Indigenous health experts at the University of Toronto are running a COVID-19 vaccination clinic for Toronto’s Indigenous communities – part of an effort to marry public health measures with culturally appropriate care.
The pop-up clinics on campus began in early April and runs once a week throughout May. The effort will continue until the community is vaccinated.
Rather than the anonymity of a mass vaccination effort, the focus is on a personalized experience without time restraints that is in keeping with traditional values, says clinic co-founder Suzanne Stewart, director of the Dalla Lana School of Public Health’s Waakebiness-Bryce Institute of Indigenous Health.
“We have an Elder outside greeting people as they come in and youth smudging people in the clinic,” says Stewart, who is an associate professor. “Because of the history and current context of harm by the biomedical system on Indigenous people, we emphasized making this a culturally safe and culturally based clinic.
“We provide a welcoming and inclusive atmosphere for the multiple identities that comprise the Indigenous experience: status, no status, Métis, Two-Spirit, Black Indigenous, Inuit. All our people are welcomed and treated in a respectful way.”
The clinic came together quickly after staff from Na-Me-Res, a Waakebiness-Bryce community partner that was already running Auduzhe, a small vaccination clinic, asked Stewart if they could join forces to expand capacity. Stewart quickly obtained assistance from leaders of the Dalla Lana School of Public Health and the Temerty Faculty of Medicine to find a larger space. University Health Network and Auduzhe provided staff to administer the shots.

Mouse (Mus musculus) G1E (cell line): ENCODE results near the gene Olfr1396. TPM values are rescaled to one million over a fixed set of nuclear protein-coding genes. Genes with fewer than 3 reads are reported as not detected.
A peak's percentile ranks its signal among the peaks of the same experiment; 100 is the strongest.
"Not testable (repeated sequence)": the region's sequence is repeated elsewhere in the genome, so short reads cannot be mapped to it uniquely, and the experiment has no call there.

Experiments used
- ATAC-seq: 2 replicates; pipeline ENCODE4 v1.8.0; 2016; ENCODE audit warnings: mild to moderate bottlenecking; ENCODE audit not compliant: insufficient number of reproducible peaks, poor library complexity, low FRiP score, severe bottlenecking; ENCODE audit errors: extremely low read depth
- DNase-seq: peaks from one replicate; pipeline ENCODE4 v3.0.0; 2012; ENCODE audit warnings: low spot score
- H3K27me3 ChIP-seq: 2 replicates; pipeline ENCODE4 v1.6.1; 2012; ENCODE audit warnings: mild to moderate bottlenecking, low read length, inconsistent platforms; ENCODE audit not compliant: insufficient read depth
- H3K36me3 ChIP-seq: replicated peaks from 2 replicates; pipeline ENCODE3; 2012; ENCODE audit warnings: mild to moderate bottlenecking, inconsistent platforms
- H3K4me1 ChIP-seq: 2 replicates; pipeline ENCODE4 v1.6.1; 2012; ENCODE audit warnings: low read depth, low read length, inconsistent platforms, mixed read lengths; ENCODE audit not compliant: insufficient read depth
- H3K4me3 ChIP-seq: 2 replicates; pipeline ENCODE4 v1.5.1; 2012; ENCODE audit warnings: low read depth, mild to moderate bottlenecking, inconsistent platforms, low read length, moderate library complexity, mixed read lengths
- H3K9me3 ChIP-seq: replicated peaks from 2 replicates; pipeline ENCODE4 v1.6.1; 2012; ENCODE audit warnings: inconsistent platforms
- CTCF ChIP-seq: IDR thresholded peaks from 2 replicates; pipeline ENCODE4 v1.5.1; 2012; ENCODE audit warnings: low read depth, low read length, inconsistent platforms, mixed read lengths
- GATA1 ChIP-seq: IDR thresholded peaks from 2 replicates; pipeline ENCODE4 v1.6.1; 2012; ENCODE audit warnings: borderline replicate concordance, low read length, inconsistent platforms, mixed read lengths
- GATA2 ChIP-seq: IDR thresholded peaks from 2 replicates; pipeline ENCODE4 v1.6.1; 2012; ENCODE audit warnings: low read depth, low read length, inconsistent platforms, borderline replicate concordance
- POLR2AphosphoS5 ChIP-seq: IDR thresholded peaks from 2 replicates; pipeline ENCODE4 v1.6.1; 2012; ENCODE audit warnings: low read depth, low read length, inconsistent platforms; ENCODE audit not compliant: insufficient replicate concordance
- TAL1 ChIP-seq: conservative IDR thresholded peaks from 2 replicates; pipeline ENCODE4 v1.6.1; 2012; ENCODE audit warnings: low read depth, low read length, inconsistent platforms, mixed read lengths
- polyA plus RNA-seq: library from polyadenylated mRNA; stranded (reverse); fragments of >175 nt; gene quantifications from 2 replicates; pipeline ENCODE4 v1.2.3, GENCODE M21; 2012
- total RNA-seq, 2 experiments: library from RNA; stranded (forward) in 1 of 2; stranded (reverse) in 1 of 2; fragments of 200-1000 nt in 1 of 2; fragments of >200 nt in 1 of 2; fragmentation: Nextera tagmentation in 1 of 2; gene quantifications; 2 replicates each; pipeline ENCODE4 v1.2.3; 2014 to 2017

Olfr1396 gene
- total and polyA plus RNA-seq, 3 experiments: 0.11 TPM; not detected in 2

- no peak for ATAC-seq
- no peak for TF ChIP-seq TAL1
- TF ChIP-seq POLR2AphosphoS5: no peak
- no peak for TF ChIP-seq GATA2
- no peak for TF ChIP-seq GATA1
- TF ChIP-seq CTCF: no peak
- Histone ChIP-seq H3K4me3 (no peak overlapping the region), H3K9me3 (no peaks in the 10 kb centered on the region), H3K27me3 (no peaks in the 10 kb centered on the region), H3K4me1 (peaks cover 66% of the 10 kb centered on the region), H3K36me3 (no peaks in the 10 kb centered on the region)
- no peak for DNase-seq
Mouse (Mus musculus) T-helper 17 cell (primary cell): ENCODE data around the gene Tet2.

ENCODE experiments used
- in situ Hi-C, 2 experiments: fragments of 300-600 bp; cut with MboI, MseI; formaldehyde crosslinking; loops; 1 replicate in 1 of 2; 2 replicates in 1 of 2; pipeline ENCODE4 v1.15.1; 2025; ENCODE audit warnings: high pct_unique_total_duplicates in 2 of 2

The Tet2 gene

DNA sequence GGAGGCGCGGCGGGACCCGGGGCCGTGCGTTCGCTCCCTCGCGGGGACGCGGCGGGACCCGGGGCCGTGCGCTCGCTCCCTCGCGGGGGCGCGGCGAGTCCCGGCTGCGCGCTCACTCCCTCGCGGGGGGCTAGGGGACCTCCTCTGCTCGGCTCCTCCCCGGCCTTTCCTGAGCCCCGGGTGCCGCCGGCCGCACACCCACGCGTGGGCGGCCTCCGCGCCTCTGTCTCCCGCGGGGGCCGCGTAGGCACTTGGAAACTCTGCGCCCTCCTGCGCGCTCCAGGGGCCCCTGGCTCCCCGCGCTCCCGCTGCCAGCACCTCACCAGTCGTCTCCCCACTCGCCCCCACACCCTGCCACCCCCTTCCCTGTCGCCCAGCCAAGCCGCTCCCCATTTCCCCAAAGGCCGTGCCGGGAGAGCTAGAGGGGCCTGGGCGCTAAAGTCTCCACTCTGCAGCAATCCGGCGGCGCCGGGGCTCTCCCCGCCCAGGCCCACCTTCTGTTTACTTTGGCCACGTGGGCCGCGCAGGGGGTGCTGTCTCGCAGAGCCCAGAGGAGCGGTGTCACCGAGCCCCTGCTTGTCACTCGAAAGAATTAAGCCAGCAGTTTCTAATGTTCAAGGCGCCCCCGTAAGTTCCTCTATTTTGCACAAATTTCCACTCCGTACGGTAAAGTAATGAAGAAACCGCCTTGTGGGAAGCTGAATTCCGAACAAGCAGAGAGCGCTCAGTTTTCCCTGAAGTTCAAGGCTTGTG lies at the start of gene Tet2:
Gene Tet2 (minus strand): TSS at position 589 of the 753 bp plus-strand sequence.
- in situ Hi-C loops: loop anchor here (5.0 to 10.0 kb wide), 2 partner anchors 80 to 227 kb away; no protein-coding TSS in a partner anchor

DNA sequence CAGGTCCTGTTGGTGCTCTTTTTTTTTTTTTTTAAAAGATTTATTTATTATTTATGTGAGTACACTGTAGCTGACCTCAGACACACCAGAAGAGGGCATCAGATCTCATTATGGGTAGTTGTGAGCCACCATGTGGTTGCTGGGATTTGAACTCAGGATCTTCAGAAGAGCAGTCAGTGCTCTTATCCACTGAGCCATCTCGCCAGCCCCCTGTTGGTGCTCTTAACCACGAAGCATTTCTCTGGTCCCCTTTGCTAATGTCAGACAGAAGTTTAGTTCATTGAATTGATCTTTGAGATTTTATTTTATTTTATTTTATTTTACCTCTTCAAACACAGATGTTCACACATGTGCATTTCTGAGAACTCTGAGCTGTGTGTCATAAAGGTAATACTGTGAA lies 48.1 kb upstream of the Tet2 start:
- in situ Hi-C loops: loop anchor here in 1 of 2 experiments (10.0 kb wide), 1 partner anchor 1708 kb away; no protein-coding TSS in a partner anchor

The pop-up space can accommodate 1,500 people a day, but only received around 400 doses initially. When the call first went out, the slots were filled in 30 hours, with only a few no-shows.
“We have an Elder outside greeting people as they come in and youth smudging people in the clinic,” says Associate Professor Suzanne Stewart, director of the Waakebiness-Bryce Institute of Indigenous Health (photo by Rick Madonik/Toronto Star via Getty Images)
Personal relationships were the key to the clinic’s success, according to Stewart.
“A lot of Indigenous people in the community that I’m aware of would not have come forward to receive their vaccine if it had not been administered by Indigenous people in an Indigenous environment,” she says. “A lot of Indigenous people in Toronto rely on the relationships they have with Indigenous health professionals. If they know Dr. Janet Smylie, they will come. Or Dr. Suzanne Shoush, or me.
“They know us as people who want things to happen for the community – not for university reasons or research reasons. This clinic is a great example of community-based initiatives.”
Stewart says she has also noticed a positive change at U of T in terms of support for critical Indigenous health efforts.
“U of T really stepped up to this opportunity to support the Indigenous community,” she says. “Five or 10 years ago, I would have gotten a straight ‘No.’ This is a great example of a shift that’s happening in the university as well as in the hospital system to support Indigenous health in a way that’s ethical and appropriate, and addressing some aspects of reconciliation.
“It’s wonderful the way [Dalla Lana School of Public Health] and [Temerty Faculty of Medicine] supported this. I’m moved by the amount of kindness and generosity they’ve provided, and a little overwhelmed by it. It’s new for the university to be this way and I am very grateful to be part of it.”